Exotic India presents this collection of tantric sculptures to help you on your spiritual journey. These magnificent artisan creations are powerful items for you to enjoy in your home.
What is tantra? This is the ancient study and philosophy of expanding yourself toward liberation. Every single being, every living creature, has a consciousness. That consciousness deepens as it meditates, making itself more subtle and less crude. In this process, a being can become united with the All. People who practice tantra are using techniques to do just that — merge with the universal consciousness at the basis of all things.
To put it more concisely, tantra is the esoteric path found in Hinduism and Buddhism. These are the hidden ways, the doors that are not for everyone to open. As it is involved with the individual having a direct experience of divinity, it is also considered a mystical school, perhaps the greatest and longest surviving of its kind in the entire world.
In the West, tantra is mostly misunderstood as merely an erotic practice. While there are ways for tantric practitioners to use those energies for liberation, all desire of any kind can be harnessed as a form of energy that can be wielded to liberate oneself from desire altogether.
These tantric sculptures can enliven and strengthen your own tantric practice. They are able to connect you with the techniques and meditation necessary to walk this esoteric path. What’s more, they are works of extraordinary artistic ability, as beautiful as they are profound. Exotic India is happy to make these powerful sculptures available to the world, from our artisans to you, wherever you are.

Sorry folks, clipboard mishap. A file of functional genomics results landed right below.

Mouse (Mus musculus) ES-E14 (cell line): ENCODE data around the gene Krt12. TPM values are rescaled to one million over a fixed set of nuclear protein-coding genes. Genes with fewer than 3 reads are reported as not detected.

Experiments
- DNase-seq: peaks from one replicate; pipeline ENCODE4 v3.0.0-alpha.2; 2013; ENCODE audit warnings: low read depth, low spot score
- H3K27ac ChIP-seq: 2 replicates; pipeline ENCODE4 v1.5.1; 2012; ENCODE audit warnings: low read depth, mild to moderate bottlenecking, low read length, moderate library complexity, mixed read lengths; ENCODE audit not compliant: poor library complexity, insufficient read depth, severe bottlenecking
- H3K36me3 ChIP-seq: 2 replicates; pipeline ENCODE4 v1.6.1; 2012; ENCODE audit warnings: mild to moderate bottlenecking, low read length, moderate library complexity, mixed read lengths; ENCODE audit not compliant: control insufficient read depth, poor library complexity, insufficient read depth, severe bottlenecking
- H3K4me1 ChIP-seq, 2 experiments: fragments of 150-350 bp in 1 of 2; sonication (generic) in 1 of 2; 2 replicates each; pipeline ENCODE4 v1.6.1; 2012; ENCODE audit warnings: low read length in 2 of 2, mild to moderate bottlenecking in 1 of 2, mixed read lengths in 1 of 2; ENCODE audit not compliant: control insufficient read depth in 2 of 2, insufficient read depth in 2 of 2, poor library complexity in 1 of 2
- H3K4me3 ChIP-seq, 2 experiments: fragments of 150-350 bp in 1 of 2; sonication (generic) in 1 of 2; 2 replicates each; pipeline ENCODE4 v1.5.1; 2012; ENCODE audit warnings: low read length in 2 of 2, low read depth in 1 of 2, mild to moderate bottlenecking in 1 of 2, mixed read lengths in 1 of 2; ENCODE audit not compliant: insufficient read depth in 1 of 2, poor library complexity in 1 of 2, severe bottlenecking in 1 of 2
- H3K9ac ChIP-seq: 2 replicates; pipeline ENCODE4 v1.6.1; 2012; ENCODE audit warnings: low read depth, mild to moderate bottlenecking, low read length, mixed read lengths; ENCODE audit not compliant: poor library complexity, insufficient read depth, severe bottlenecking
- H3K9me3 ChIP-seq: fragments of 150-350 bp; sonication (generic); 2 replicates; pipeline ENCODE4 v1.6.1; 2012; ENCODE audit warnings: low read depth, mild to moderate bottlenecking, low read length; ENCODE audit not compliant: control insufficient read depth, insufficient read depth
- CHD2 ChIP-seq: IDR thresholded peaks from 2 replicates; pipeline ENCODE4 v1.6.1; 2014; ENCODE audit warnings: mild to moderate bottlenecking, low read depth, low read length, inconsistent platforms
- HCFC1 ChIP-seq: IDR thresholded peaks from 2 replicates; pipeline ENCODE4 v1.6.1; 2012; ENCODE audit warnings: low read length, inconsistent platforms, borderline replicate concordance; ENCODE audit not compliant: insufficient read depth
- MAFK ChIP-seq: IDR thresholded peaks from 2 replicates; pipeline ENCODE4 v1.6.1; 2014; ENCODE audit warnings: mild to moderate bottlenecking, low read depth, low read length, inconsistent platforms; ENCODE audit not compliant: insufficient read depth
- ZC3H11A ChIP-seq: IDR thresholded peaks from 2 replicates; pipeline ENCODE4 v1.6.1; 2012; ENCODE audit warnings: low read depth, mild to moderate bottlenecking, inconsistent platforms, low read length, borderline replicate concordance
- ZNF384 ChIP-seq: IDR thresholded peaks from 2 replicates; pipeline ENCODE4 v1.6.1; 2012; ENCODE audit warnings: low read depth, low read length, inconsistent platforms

How many types of Tantra are there?
Tantra or Agama in the Hindu
religion is a potent and personal path to reaching the divinity within. Tantra
can be categorized into two groups based on their direct affiliation with the
Vedic sources- a) Vedanukula Tantra, the Tantras which are rooted in the Vedas,
and b) Veda-Bahya Tantra, which are the Tantric practices outside (Bahya) the
direct purview of Vedic culture. Tantras can also be divided based on their
connection with India’s three main religious groups- Brahmana Tantra, Bauddha Tantra
(related to Buddhism), and Jaina
Tantra. Brahmana Tantra is further divided into- Vaishnava Agama, Shaiva
Agama, and Shakta Agama.
Why is Tantra performed?
The goal of the Sadhaka (Tantric
initiate) for performing a particular Tantric rite can range from personal and
material to spiritual and metaphysical. However, the best way to summarize the
purpose of Tantra is to understand its meaning. “Tantra” is made up of two root
words, “tan”, which means to expand, and “tran”, meaning to protect. Thus, the
essential goal of performing Tantra is to expand (tan) the meaning of Shastra
and to protect (tran) the performer.
What is the difference between Tantra and Tantric?
Tantra is the Antaranga (interior
or personal) method of worship which believes in the oneness of the divine and
the soul and has its practices and rituals focused around making the union of
Aatman (soul) and Brahman (the supreme being) possible. The term “Tantric” is
used to characterize all the beliefs, practices, and texts related to Tantra.
What is the belief of Tantra?
The basic philosophy of Tantra is a
combination of the Sankhya and Vedanta
ideologies of Hinduism. The Sankhya tradition puts faith in the primordial